Monday And-1 links: You could own a shirt like Westbrooks’


Here is our daily look around the NBA — links to stories worth reading and notes to check out (stuff that did not get its own post here at PBT) — done in bullet point form. Because bloggers love bullet points.

And as the son of a veteran, thanks to all of you serving our nation this Memorial Day.

• Russell Westbrook made a statement with his shirt worn to the post-game press conference Sunday night (see photo to the right). I’m not sure what that message was, it was a loud one. And a confusing one for sailors everywhere as it was just a mashup of maritime flags. But Darren Rovell tweets if you like it you can own it, stop by Urban Outfitters. I’m not sure why you would, but you can.

Fun bit of speculation: If the Sixers decide to amnesty Elton Brand, they will make a run at Kris Humphries.

• Along those same lines, expect Lou Williams to opt out in Philly and test the market.

• The Bulls are expected to pick up the option on C.J. Watson for $3.7 million next season. You bet they are. That’s a good deal and Watson could play a big role at the start of the season when Derrick Rose is still recovering from knee surgery.

• By the way, the Bulls are thinking about moving their practice facility from the Chicago burbs into downtown.

• Kendrick Perkins doesn’t think Andrew Bynum has a smart game.

• The Hawks reportedly are trying to lure 2009 draft pick Sergiy Gladyr out of Spain to the NBA. He’s a shooting guard who has range, according to reports. (via Hoopshype.)

• A Miami television anchor called the 76ers the “69ers.” Bevis and Butthead thought it was funny.

Great writing on Tim Duncan, well worth reading.

• Via Ball Don’t Lie, we leave you with Shaq in a Chinese beer commercial.

Report: Some Hawks executives doubt Danny Ferry’s contrition

Danny Ferry, Mike Budenholzer
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Since his racist comments about Luol Deng, Danny Ferry has mostly avoided the public eye.

He apologized through a couple statements released around the beginning of his leave of absence. He met with black community leaders. He claimed “full responsibility.”

A cadre of NBA people vouched for him. A law firm the Hawks hired to investigate themselves essentially cleared of him of being motivated by racial bias.

But there’s another side.

Kevin Arnovitz and Brian Windhorst of ESPN:

Ferry’s efforts at contrition sometimes fell short to some inside the organization. Several Hawks executives were at times put off by Ferry’s behavior during a compulsory two-day sensitive training session, especially since they considered his actions triggered the assembly in the first place. He came across as inattentive and dismissive of the exercise, some said, and fiddled with his phone quite a bit. Ferry contends he was taking notes on the meeting.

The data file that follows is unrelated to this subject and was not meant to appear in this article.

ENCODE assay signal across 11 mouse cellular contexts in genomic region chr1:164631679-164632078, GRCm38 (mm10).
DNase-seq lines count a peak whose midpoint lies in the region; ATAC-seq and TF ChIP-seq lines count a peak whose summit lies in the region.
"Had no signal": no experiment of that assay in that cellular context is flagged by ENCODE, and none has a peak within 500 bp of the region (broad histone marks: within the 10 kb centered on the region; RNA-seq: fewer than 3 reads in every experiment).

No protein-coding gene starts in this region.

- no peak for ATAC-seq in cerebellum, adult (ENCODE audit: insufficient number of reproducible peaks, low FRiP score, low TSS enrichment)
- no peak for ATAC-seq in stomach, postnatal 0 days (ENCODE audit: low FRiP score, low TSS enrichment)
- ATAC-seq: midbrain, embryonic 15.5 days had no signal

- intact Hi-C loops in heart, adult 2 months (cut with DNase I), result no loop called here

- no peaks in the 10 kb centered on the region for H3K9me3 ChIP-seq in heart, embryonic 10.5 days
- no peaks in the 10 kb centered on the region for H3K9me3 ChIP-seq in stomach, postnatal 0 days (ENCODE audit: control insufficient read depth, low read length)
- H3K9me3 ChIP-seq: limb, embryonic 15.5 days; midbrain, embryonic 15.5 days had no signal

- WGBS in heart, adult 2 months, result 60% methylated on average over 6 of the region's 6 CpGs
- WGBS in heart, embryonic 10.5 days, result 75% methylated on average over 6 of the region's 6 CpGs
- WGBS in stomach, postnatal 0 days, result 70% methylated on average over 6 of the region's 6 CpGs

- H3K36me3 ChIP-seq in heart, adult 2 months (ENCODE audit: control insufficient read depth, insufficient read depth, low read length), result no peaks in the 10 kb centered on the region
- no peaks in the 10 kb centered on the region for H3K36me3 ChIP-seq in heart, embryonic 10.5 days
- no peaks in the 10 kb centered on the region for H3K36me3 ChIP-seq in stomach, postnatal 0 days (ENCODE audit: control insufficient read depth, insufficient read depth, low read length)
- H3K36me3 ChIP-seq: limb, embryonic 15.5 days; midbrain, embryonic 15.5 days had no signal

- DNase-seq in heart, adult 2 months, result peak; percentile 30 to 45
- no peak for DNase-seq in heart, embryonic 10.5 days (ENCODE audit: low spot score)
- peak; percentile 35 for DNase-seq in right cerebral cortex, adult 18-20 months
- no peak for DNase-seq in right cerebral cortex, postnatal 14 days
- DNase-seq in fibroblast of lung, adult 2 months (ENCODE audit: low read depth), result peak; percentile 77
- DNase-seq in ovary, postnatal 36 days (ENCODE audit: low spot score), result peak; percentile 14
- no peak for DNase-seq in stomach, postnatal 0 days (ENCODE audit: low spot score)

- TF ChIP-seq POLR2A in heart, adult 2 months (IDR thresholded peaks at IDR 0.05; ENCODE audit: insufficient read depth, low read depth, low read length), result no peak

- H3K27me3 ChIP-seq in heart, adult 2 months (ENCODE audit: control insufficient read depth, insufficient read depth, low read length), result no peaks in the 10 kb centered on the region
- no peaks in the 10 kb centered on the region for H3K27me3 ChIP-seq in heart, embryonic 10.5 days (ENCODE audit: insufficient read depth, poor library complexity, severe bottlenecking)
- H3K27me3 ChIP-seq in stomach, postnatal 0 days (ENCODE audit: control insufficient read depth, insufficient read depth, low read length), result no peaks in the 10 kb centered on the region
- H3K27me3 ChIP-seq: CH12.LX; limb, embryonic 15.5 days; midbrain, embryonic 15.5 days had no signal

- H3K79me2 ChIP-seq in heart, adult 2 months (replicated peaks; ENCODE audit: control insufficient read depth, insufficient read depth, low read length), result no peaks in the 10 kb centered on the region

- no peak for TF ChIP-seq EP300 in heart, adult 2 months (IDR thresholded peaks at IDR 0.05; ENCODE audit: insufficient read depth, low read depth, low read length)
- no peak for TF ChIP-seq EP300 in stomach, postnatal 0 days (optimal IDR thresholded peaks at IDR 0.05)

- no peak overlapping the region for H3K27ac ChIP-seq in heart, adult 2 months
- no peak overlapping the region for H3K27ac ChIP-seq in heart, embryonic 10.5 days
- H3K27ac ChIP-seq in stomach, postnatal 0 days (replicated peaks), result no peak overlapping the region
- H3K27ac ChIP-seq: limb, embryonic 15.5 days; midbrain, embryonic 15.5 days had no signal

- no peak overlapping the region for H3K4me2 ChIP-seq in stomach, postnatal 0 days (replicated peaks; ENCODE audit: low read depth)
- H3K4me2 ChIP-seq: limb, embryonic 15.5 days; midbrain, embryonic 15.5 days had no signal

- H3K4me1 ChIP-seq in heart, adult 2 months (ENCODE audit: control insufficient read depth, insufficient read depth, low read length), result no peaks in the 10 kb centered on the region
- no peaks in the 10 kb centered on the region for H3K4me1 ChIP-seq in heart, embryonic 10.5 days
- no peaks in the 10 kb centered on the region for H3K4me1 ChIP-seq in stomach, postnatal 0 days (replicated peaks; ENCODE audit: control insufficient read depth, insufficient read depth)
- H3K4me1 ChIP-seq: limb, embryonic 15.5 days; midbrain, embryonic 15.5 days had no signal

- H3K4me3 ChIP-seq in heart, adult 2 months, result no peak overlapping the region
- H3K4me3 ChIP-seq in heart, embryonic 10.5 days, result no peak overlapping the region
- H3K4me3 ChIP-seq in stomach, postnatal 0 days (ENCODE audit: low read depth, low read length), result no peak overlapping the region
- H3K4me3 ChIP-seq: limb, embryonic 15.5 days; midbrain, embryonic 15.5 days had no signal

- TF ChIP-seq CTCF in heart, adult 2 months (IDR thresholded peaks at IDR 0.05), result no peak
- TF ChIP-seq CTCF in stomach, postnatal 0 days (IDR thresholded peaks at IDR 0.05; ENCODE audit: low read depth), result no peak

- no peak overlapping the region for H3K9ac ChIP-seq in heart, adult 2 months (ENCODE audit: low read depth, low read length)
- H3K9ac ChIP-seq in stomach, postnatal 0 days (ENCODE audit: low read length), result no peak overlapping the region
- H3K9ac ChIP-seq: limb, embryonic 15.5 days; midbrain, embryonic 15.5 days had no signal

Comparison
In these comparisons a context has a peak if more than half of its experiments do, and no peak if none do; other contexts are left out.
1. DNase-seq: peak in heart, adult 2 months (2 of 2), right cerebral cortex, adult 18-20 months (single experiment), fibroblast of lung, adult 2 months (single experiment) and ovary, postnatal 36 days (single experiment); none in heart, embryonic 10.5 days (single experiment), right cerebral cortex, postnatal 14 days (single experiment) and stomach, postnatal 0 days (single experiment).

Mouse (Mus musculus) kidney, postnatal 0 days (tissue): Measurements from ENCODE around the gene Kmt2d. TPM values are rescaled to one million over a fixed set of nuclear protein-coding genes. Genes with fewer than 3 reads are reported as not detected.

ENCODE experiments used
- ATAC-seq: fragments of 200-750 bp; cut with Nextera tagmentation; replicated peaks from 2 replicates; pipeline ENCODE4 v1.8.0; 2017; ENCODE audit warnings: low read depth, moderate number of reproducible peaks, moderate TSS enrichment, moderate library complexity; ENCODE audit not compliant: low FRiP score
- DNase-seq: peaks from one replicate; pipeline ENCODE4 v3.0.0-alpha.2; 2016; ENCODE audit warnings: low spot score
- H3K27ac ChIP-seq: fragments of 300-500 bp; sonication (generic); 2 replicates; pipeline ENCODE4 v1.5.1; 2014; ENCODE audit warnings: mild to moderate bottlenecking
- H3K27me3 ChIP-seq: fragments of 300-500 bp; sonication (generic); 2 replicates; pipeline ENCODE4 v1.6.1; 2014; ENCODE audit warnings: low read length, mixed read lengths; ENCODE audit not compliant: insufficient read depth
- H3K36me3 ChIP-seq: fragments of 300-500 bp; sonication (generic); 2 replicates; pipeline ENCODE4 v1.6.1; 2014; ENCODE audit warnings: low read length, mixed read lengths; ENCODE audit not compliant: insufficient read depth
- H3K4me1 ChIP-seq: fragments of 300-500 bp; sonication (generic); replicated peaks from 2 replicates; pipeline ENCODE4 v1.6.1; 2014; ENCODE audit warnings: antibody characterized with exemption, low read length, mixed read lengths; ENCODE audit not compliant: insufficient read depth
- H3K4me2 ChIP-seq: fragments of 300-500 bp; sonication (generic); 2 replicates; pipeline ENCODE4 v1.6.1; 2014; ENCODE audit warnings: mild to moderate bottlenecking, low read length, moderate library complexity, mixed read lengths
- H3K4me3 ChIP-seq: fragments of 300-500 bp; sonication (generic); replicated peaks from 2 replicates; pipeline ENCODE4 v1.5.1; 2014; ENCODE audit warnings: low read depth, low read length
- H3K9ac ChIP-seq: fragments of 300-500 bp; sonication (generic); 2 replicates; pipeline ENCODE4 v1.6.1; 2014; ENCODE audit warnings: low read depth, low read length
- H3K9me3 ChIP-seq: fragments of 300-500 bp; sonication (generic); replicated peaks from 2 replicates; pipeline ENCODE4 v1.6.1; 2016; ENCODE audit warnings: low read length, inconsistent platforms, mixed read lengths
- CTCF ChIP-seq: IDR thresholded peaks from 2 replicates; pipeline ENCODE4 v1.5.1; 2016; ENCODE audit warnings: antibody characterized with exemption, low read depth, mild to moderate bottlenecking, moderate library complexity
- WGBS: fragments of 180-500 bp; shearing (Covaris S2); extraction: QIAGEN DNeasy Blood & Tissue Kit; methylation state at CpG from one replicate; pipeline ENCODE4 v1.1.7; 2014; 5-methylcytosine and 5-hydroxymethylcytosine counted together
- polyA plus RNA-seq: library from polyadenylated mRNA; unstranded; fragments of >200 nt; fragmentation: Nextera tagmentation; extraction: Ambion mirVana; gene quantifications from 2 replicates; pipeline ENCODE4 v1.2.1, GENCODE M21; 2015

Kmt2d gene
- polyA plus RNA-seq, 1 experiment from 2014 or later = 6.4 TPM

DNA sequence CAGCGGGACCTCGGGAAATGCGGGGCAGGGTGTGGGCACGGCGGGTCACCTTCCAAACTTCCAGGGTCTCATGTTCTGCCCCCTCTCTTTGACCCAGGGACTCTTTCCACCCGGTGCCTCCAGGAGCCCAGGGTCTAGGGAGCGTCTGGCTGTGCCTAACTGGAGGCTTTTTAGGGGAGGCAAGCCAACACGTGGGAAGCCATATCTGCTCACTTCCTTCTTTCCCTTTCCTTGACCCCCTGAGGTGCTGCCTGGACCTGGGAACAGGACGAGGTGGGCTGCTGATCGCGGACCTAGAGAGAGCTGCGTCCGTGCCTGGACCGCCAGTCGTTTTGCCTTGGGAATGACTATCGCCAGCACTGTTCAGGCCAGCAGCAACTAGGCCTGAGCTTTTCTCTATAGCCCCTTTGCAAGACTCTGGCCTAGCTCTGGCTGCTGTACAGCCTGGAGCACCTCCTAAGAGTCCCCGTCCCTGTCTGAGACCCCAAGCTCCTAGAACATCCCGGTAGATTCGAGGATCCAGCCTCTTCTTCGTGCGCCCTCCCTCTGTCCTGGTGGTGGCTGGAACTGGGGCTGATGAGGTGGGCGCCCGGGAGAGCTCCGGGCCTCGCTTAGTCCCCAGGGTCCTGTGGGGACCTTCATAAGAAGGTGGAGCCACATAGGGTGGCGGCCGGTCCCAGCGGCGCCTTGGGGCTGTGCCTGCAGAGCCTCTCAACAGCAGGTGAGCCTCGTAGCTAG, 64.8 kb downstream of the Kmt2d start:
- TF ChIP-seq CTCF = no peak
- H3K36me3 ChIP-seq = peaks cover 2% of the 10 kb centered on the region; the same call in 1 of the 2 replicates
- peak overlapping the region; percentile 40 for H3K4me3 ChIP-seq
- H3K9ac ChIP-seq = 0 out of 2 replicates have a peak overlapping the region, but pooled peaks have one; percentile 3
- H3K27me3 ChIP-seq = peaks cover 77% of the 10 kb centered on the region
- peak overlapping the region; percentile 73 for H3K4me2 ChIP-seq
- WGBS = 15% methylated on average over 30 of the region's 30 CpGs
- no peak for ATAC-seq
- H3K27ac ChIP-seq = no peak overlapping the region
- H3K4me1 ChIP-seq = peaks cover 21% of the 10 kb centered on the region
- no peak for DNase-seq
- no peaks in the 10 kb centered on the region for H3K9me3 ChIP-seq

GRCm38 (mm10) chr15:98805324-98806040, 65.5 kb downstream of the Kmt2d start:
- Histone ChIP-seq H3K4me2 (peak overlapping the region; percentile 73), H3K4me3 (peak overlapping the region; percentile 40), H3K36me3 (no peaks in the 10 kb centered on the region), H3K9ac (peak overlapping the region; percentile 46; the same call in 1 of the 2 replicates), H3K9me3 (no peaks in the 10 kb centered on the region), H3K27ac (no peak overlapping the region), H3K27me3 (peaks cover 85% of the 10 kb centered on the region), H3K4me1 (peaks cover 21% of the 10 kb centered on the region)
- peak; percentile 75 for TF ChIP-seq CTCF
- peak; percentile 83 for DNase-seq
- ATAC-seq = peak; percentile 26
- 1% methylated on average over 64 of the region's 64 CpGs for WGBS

“It was awkward for everyone because I had not seen or been around Hawks employees for three months,” Ferry told ESPN this summer about the sensitivity training. “I took the seminar seriously, participated in the role-play exercises and certainly learned from the two-day session.”

the Hawks satisfied Ferry on June 22 by releasing both the written Taylor report and a flowery press release in which Hawks CEO Koonin was quoted saying, among other things, that “Danny Ferry is not a racist.” Some Hawks executives grumbled that the team overreached in exonerating Ferry, but doing so — not to mention paying Ferry significantly more than the $9 million he was owed on his “golden ticket” deal — was the cost of moving on.

I don’t know whether Ferry has shown the proper level of contrition, whether he was playing on his phone or taking notes.

But I know what he said:

“He’s a good guy overall, but he’s got some African in him, and I don’t say that in a bad way other than he’s a guy that may be making side deals behind you, if that makes sense. He has a storefront out front that’s beautiful and great, but he may be selling some counterfeit stuff behind you.”

He was not reading directly from a scouting report. He did not stop when his paraphrasing repeated a racist trope.

That’s a problem.

I don’t think Ferry intended to say something racist – but he did.

It’s a fixable issue, though. Through introspection and a desire to change, he can learn from this mistake. Maybe he already has.

That some around him don’t think he took that process seriously is worth noting. They might be off base, and Ferry obviously disagrees with their perception. But this is a two-sided story despite the common narrative focusing on Ferry’s redemption.

It’ll be up to any potential future employers to sort through the discrepancies.

Gilbert Arenas: Caron Butler’s version of gun incident ‘false’

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Caron Butler recently detailed the Gilbert Arenas-Javaris Crittenton gun incident.

In a since-deleted – but screenshot-captured – Instagram post, Arenas gives his description:

The biggest differences between Butler’s and Arenas’ versions:

1. Arenas claims he wasn’t the one who owed Crittenton money, that the feud escalated over Arenas prematurely showing his hand during a card game.

2. Arenas says he told Crittenton to pick a gun to shoot Arenas with – not to pick a gun he’d get shot by Arenas with.